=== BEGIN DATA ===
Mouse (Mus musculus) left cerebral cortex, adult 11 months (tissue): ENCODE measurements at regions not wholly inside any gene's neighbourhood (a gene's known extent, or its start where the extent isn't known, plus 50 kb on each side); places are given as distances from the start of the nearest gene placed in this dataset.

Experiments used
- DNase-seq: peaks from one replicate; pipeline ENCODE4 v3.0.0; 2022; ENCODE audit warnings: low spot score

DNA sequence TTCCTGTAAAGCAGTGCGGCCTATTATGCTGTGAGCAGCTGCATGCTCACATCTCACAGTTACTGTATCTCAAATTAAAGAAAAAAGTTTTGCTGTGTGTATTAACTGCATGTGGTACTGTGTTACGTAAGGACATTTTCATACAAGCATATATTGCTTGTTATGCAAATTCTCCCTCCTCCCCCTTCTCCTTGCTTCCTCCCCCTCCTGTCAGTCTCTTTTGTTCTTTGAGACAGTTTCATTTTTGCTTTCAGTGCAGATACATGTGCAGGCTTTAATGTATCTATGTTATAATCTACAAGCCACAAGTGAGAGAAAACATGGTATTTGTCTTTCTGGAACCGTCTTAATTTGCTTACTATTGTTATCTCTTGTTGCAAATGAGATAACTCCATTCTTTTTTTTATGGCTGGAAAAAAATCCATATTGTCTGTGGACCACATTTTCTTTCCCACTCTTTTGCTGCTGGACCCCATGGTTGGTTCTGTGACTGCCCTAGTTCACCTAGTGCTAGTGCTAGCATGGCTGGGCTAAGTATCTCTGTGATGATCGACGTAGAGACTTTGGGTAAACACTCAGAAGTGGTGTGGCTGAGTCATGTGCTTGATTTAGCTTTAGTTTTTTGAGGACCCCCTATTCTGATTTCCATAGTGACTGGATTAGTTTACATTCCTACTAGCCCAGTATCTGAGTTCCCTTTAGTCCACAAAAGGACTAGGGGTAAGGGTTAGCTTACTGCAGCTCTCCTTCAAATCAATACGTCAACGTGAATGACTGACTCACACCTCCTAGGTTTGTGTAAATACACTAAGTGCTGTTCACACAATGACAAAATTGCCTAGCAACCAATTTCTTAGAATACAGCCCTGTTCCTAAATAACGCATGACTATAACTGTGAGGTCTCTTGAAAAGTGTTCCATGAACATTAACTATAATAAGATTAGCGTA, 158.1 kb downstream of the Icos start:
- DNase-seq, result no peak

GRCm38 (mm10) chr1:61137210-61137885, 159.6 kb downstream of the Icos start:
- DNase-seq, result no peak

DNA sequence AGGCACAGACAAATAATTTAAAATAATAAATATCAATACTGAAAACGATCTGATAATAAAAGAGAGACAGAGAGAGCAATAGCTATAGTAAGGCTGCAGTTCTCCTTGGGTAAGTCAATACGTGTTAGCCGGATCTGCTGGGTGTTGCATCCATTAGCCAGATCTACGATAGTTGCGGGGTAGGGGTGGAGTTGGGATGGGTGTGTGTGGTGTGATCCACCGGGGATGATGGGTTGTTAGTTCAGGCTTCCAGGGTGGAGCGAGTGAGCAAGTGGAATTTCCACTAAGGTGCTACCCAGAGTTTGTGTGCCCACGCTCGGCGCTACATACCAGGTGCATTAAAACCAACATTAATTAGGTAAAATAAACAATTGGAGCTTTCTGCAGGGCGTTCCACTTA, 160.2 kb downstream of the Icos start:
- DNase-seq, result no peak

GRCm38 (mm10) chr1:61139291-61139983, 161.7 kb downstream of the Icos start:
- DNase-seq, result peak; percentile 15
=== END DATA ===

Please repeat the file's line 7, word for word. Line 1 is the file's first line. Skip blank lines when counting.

- DNase-seq, result no peak